A 23-year-old woman comes to the office for follow-up. The patient has a 5-year history of hypothyroidism and has been on a stable dose of levothyroxine for the past 3 years. She is now 6 weeks pregnant with her first child.
Physical examination findings are noncontributory.
Results of laboratory studies 1 month ago showed a serum thyroid-stimulating hormone (TSH) level of 2.9 µU/mL (2.9 mU/L) and a free thyroxine level of 1.4 ng/dL (18.1 pmol/L).
Which of the following is the most appropriate management?
Answer and Critique (Correct Answer: C)
Educational Objective:Manage hypothyroidism during pregnancy.
- Because the fetus is dependent on maternal thyroid hormone during the first trimester, guidelines for the treatment of hypothyroidism during pregnancy recommend that the total thyroxine (T4) level be kept stable at 1.5 times the normal range and the thyroid-stimulating hormone level be kept in the lower range of normal.
The most appropriate next step is to recheck this patient’s serum thyroid-stimulating hormone (TSH) level. Because a fetus depends on maternal thyroid hormone for the first 10 to 12 weeks of gestation, the thyroid levels of pregnant women with hypothyroidism should be carefully monitored. Recent guidelines recommend that TSH and total thyroxine (T4) levels be monitored throughout pregnancy because standard free T4 levels are not as accurate in pregnant patients. The total T4 level should be kept stable at approximately 1.5 times the normal range, and the TSH level should be kept in the lower range of normal. Because of estrogen elevation during pregnancy, thyroid-binding globulin (TBG) levels increase. However, without an increase in the dosage of levothyroxine, free T4 levels may decrease as more T4 becomes bound by TBG. After delivery, TBG levels decrease, as do thyroid hormone requirements.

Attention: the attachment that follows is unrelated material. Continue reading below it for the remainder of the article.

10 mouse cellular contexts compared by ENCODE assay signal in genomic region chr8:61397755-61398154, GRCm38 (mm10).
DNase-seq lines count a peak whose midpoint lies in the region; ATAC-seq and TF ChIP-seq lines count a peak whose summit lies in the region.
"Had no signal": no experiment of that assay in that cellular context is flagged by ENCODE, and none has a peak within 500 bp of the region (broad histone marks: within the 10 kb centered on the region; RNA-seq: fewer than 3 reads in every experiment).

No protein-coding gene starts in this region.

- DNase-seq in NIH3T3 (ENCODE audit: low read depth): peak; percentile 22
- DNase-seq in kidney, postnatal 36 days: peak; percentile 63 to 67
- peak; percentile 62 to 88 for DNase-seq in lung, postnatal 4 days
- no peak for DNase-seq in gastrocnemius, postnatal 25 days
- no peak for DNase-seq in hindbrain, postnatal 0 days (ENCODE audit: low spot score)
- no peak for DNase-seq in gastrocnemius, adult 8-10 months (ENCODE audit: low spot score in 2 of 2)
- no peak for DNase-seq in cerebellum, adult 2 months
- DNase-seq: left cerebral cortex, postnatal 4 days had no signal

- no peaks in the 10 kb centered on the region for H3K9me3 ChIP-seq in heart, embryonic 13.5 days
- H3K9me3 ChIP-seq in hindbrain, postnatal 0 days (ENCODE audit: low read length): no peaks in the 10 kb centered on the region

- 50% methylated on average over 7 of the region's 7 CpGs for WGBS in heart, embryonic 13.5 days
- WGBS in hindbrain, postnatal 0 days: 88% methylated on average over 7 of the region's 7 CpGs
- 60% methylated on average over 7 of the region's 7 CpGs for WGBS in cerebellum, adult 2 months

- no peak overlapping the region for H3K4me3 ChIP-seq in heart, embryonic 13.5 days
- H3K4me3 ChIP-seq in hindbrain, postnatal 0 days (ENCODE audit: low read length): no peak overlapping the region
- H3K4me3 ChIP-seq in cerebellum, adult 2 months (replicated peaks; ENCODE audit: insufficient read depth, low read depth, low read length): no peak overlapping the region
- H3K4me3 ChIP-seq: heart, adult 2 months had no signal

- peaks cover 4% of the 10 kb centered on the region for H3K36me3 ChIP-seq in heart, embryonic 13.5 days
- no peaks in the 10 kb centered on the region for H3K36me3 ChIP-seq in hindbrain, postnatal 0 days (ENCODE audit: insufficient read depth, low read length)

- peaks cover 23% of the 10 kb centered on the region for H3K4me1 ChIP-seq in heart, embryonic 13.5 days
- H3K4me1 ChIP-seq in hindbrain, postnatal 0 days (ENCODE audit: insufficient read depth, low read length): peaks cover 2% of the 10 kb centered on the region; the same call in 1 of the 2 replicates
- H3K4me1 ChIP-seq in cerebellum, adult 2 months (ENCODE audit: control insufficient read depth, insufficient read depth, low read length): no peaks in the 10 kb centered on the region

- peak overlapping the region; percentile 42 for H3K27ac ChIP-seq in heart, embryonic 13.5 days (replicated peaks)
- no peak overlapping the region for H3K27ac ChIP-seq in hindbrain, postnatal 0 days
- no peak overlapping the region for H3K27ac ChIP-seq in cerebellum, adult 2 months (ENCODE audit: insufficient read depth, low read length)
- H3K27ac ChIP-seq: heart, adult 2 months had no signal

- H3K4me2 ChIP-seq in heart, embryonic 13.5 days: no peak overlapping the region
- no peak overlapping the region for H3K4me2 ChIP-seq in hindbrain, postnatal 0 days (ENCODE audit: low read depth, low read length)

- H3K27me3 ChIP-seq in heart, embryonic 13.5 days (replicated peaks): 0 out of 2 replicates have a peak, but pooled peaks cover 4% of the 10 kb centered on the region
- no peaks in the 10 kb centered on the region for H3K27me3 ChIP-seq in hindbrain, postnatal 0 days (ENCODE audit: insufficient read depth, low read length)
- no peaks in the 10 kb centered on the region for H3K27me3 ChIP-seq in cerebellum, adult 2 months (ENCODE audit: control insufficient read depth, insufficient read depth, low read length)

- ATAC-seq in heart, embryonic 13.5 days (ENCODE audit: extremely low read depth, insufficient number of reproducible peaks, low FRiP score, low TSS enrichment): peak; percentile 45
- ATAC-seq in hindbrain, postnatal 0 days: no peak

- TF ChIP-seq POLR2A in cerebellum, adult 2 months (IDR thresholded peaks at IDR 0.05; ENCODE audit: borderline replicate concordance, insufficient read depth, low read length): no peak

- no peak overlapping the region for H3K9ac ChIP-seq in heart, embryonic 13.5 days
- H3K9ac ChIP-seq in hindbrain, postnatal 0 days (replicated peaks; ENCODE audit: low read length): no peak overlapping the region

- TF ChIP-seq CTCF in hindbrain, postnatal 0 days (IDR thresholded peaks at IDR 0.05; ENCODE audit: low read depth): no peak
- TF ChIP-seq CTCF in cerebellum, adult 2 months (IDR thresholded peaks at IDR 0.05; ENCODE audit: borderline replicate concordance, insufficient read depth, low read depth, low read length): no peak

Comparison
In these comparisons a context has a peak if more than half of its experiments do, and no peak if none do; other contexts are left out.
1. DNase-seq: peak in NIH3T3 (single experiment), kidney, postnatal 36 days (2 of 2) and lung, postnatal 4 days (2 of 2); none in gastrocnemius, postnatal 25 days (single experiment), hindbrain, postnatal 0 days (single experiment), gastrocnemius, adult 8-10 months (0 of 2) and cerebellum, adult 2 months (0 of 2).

Because the patient’s TSH level was already borderline high 1 month ago, it should be rechecked. If the TSH level is any higher now, an increase in the levothyroxine dosage is warranted. Pregnant patients with hypothyroidism may require an increase in their levothyroxine dosage of approximately 35% to 50% as early as the first trimester.
Although maternal iodine replacement has been successfully used in countries with prevalent iodine deficiency, its use in patients who are iodine sufficient can be associated with catastrophic results, such as a fetal goiter. Because significant iodine deficiency in the United States is rare, iodine therapy in pregnant U.S. women is not indicated.
Measurement of the free triiodothyronine (T3) level is not useful in the evaluation of hypothyroidism because T3 levels typically remain within the reference range until the point of severe hypothyroidism. This pattern is unaltered by pregnancy.
Continuing the current management is inappropriate because undertreatment of maternal hypothyroidism can have a potentially negative effect on fetal neurocognitive development.
- Abalovich M, Amino N, Barbour LA, et al. Management of thyroid dysfunction during pregnancy and postpartum: an Endocrine Society clinical practice guideline. J Clin Endocrinol Metab. 2007;92(8 Suppl):S1-S47. [PMID:17948378] - See PubMed
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